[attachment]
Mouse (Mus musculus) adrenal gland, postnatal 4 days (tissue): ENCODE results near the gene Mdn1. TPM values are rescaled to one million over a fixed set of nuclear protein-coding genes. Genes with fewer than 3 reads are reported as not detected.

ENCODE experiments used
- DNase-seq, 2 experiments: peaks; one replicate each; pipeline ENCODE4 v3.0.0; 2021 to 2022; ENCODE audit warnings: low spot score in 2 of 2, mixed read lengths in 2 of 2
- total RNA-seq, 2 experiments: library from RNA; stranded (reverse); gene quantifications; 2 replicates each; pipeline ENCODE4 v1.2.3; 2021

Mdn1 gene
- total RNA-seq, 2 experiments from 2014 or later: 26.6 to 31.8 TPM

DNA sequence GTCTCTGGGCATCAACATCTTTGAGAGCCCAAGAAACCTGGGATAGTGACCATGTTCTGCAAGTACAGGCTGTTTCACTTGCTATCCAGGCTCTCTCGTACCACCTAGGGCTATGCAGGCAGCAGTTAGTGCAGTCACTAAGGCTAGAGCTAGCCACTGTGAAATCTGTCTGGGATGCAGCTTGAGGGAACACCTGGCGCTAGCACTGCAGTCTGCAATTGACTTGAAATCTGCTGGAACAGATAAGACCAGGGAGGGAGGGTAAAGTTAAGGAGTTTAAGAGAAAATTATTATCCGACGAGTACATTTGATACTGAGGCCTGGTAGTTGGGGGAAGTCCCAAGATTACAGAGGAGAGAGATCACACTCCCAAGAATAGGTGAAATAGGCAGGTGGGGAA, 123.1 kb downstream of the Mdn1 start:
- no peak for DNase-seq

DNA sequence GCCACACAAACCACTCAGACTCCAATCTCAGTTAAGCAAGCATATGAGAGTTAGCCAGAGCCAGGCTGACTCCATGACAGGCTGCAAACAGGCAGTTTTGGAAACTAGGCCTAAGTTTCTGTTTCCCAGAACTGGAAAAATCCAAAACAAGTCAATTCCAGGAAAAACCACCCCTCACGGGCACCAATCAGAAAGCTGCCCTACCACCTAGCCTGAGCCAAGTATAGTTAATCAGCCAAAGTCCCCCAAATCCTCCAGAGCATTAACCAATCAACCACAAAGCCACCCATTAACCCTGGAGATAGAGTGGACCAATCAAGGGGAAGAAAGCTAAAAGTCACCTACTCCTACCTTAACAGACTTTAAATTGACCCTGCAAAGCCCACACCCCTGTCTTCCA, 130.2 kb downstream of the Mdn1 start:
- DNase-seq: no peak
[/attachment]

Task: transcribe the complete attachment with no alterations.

Mouse (Mus musculus) adrenal gland, postnatal 4 days (tissue): ENCODE results near the gene Mdn1. TPM values are rescaled to one million over a fixed set of nuclear protein-coding genes. Genes with fewer than 3 reads are reported as not detected.

ENCODE experiments used
- DNase-seq, 2 experiments: peaks; one replicate each; pipeline ENCODE4 v3.0.0; 2021 to 2022; ENCODE audit warnings: low spot score in 2 of 2, mixed read lengths in 2 of 2
- total RNA-seq, 2 experiments: library from RNA; stranded (reverse); gene quantifications; 2 replicates each; pipeline ENCODE4 v1.2.3; 2021

Mdn1 gene
- total RNA-seq, 2 experiments from 2014 or later: 26.6 to 31.8 TPM

DNA sequence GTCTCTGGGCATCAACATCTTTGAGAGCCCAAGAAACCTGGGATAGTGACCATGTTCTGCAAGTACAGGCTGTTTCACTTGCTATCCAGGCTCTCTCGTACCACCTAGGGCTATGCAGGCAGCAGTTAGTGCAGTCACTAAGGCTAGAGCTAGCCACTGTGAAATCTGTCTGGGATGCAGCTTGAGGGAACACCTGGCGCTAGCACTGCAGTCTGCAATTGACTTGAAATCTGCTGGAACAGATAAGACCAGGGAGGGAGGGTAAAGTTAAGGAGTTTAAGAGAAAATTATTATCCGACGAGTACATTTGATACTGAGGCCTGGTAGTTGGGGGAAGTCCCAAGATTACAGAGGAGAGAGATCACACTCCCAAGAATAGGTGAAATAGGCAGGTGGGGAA, 123.1 kb downstream of the Mdn1 start:
- no peak for DNase-seq

DNA sequence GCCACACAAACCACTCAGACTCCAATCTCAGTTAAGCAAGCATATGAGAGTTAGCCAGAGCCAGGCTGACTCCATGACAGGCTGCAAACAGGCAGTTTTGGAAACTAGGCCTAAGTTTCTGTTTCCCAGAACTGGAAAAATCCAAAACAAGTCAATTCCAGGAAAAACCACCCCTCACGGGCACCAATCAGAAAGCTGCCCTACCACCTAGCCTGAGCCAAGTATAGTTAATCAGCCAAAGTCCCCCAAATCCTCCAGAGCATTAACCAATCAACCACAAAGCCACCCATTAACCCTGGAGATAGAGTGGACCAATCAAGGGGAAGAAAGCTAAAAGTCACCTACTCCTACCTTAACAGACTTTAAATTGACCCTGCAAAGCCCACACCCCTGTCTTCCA, 130.2 kb downstream of the Mdn1 start:
- DNase-seq: no peak